Strictly speaking, nothing happens. If the property is your home and you want to let it out, you may be able to apply for ‘consent to let’. This is permission from the lender to let your property on a temporary basis. It’s normally granted to ensure your building’s insurance remains valid. If a property is vacant for an extended period, then the insurance can become null and void. The lender may charge to provide consent to let.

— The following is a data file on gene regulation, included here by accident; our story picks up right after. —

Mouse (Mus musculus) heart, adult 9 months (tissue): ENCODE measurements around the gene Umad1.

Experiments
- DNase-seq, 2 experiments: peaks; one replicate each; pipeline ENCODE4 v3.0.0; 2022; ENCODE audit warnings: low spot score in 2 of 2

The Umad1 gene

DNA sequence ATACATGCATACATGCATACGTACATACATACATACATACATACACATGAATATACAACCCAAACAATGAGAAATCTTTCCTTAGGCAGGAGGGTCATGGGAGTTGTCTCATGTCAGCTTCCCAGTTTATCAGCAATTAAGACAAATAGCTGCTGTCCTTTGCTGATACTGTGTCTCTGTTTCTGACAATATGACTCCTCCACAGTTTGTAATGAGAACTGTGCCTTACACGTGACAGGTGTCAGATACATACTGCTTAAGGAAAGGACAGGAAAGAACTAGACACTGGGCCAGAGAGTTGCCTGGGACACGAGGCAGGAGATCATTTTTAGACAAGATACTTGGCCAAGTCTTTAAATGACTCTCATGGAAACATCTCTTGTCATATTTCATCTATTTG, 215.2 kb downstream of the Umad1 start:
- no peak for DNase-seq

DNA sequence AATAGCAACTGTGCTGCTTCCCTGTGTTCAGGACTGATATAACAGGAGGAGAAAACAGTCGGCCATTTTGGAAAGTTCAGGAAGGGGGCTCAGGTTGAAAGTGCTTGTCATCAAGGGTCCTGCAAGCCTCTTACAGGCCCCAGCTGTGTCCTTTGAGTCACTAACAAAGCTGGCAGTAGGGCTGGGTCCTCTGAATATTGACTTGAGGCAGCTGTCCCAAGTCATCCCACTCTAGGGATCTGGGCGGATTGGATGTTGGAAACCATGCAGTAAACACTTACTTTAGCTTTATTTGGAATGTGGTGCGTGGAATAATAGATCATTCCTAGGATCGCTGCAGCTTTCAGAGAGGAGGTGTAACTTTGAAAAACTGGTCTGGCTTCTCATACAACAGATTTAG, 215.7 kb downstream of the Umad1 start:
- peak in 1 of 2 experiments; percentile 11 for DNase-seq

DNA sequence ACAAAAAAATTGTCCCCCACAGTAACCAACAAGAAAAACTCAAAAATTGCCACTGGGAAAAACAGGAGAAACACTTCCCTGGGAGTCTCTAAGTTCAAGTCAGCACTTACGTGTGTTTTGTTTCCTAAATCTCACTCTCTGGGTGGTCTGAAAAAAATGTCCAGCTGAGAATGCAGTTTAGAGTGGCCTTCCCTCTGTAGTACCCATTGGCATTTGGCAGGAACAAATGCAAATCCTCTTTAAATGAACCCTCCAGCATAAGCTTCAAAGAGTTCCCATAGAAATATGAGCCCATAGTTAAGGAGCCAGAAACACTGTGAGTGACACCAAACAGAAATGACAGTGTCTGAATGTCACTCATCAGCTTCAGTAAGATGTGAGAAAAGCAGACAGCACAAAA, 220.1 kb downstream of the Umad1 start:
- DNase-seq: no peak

Even if you are not living in the property, you remain liable for mortgage payments until the mortgage term ends. If the mortgage is on a fixed deal, the rate will normally revert to the lender’s standard variable rate at the end. This rate tends to be more expensive, so your loan and mortgage payments end up costing you more which is why it’s worth considering your remortgage options.

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